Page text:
Ukraine’s former Prime Minister Arseniy Yatsenyuk is currently touring European capitals calling on the EU to maintain its sanctions against Russia. This is in the face of what even Yatsenyuk admits is growing opposition to sanctions in Europe and growing EU “Ukraine fatigue”.
What is being little said is that the actual effectiveness of the sanctions has already eroded significantly.
The sectoral sanctions which the EU imposed in July 2014 – the sanctions which matter – come in three groups: (1) a prohibition on the supply of sophisticated technology to the Russian oil industry, (2) limits on the sale of “dual use” technology (ie. technology that can be used in military design and development), and (3) a ban on borrowing by certain designated Russian banks and companies in European financial markets via debt instruments of a period of more than 30 days.
Of these sanctions only the third group of sanctions is important.
The halving of oil prices since mid 2014 has rendered the first group of sanctions essentially irrelevant since exploration and investment in new oil fields everywhere in the world has basically come to a stop. The Russians can in time anyway develop analogous technologies for themselves.
The same is also certainly true of so-called “dual use” technologies covered by the second group of sanctions, which the Russians would certainly anyway want to develop for themselves.
Both the first and second groups of sanctions ultimately rest on the fallacy that Russia is a technologically primitive country. This is a fallacy that has been repeatedly proved to be untrue but which no amount of contrary evidence ever seems able to shake. As it is what the first and second groups of sanctions actually do is play into the hands of those in Russia who insist on the country pursuing an import substitution policy.
By contrast the third group of sanctions, the ones that limit borrowing Russian banks and companies, has made a real difference. Not only have Russian banks and companies been unable to raise additional funding in the West but the sanctions have prevented them from rolling over their existing external debt, obliging them to pay off their debt more quickly.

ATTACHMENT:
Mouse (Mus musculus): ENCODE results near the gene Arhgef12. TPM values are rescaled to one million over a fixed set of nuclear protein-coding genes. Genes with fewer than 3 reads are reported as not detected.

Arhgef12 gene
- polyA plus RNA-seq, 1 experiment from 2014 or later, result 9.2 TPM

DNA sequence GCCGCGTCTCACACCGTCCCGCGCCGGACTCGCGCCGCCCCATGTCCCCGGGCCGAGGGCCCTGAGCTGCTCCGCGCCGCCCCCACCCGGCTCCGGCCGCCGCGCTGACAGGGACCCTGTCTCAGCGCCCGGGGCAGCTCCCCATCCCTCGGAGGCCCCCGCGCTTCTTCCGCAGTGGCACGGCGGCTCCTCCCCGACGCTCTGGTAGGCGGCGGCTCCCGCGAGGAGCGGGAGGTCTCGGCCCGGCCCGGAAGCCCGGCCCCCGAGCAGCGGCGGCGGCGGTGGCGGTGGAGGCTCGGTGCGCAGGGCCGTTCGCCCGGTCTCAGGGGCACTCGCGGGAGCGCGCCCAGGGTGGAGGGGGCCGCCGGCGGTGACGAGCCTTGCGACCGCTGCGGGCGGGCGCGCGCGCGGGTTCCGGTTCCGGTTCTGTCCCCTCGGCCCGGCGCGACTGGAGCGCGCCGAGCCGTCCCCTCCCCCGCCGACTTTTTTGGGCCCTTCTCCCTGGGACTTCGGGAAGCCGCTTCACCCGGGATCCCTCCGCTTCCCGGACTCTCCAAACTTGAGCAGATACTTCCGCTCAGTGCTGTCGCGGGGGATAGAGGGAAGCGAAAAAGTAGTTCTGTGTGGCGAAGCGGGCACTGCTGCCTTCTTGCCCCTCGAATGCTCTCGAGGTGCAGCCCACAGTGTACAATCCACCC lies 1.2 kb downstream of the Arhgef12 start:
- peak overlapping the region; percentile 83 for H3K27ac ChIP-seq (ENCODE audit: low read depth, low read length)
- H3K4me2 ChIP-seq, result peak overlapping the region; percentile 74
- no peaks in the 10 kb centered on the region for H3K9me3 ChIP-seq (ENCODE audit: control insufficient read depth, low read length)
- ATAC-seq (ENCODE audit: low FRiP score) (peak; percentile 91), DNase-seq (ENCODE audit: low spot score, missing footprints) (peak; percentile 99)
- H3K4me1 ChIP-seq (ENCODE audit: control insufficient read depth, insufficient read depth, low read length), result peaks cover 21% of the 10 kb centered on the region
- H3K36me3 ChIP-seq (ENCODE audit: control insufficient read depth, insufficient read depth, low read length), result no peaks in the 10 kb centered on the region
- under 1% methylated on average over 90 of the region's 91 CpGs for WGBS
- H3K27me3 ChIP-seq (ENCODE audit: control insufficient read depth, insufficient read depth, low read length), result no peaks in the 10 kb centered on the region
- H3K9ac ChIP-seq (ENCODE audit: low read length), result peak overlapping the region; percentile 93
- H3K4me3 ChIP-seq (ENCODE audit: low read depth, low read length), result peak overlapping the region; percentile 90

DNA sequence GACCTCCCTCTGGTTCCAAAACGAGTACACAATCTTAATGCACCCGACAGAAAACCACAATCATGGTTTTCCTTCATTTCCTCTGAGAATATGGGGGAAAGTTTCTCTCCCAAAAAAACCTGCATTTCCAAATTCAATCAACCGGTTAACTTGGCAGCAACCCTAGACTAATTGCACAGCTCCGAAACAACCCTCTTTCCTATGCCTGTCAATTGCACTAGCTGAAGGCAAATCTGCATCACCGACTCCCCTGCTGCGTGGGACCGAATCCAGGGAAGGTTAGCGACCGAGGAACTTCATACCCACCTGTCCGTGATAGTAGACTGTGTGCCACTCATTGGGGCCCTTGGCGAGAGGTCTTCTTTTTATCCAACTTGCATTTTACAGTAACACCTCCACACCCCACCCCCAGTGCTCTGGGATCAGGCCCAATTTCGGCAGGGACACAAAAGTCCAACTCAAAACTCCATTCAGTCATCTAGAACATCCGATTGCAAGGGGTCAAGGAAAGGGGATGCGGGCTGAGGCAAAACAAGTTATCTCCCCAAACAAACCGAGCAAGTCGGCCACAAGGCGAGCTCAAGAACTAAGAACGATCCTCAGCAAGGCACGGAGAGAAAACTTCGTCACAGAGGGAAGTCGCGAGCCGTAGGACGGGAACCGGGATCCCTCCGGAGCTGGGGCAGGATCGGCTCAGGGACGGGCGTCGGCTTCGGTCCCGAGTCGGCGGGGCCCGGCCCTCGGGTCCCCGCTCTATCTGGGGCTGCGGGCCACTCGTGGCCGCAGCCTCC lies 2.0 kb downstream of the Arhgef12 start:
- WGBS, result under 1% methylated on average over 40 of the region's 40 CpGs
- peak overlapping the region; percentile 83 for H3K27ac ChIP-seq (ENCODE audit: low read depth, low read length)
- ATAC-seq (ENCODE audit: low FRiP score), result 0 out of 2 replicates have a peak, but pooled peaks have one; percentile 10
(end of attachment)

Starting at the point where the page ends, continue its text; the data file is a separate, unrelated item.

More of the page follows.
In the context of reduced cash flows caused by the fall in oil prices that has undoubtedly led to investment being cut, and to greater pressure on the rouble as Russian companies have been forced to convert their rouble earnings into dollars and euros to pay foreign debt.
It is this third group of sanctions which however are now eroding away.
The Central Bank has said that after falling rapidly in 2014 and 2015 from a peak of $733 billion in July 2014 to $518 billion in January 2016, aggregate Russian external debt increased from $518 billion in January 2016 to $521 billion in July 2016. This despite the fact that debt repayments for the whole of 2016 are in the order of $67 billion, with March being the heaviest month for repayment.
The fact that Russia’s aggregate foreign debt is now essentially stable is probably down to two factors. Firstly, it is believed that as much as half of the total debt repayments by Russian corporates which are due in 2016 are repayments of ‘intra-group’ debts, where Russian firms borrow from closely-linked Russian owned entities registered offshore for the purpose of tax efficiency.
Such ‘debts’ obviously are not real debts at all and are not affected by the sanctions, and can be easily rolled over, and it is likely that most of them are. However it seems that there has also been a small increase in actual borrowing by Russian companies, some of it in the form of bonds.
That this may indeed be the case, with foreign investors returning to the Russian market, is suggested by figures the Central Bank has released for Foreign Direct Investment (“FDI”) into Russia. Before sanctions this was running as of 2014 at roughly $6 billion to $15 billion a quarter. It then fell to zero after sanctions were imposed. However in the second quarter of 2016 FDI was again $6 billion.
This does not mean that the effect of the sanctions has entirely ended. However they are not as heavy a burden on the Russian economy as they once were.
The statements, views and opinions expressed in this column are solely those of the author and do not necessarily represent those of The Duran.